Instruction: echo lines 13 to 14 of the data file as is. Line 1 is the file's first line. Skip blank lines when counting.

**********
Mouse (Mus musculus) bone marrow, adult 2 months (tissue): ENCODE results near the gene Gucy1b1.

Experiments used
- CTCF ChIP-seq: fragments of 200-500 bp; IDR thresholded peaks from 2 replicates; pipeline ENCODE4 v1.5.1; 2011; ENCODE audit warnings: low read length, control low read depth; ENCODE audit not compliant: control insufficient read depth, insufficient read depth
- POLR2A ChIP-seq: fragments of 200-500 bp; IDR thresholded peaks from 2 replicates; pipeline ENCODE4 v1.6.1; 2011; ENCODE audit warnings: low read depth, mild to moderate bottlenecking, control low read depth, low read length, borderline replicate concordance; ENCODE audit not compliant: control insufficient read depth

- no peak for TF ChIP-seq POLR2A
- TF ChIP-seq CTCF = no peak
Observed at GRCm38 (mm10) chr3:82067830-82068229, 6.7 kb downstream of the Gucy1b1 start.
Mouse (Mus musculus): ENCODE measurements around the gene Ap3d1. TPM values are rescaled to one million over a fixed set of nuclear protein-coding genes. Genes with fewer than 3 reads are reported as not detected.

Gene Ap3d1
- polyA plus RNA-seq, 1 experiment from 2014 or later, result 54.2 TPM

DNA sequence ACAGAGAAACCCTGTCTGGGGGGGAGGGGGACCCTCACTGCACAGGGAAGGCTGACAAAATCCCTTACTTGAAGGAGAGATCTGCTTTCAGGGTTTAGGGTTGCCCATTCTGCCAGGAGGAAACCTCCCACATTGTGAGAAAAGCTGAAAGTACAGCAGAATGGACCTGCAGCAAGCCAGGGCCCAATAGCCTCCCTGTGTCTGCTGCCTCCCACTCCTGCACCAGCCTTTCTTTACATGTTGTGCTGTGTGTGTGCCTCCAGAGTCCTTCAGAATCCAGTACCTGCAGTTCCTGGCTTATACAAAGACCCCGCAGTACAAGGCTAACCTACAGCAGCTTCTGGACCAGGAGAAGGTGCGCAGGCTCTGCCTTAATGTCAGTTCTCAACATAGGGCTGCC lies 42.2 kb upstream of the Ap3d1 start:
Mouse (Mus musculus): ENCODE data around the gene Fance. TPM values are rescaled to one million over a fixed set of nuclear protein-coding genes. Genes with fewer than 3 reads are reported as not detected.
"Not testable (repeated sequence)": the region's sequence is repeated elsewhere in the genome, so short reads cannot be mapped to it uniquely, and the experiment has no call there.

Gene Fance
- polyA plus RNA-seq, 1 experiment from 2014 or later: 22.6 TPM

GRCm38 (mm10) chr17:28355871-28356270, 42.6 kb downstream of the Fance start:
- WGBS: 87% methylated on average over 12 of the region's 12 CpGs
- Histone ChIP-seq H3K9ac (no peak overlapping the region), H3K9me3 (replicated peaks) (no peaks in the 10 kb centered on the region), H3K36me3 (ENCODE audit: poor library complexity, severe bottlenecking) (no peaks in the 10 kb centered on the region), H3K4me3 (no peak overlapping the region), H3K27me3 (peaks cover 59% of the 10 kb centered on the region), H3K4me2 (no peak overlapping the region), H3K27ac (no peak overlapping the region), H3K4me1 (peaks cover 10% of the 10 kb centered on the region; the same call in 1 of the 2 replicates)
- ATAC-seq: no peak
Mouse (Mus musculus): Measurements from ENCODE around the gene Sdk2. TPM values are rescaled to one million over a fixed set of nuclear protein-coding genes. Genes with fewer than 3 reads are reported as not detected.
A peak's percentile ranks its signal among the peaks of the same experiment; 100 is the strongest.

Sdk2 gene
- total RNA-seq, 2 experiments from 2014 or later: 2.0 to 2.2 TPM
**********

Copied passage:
"Not testable (repeated sequence)": the region's sequence is repeated elsewhere in the genome, so short reads cannot be mapped to it uniquely, and the experiment has no call there.

Gene Fance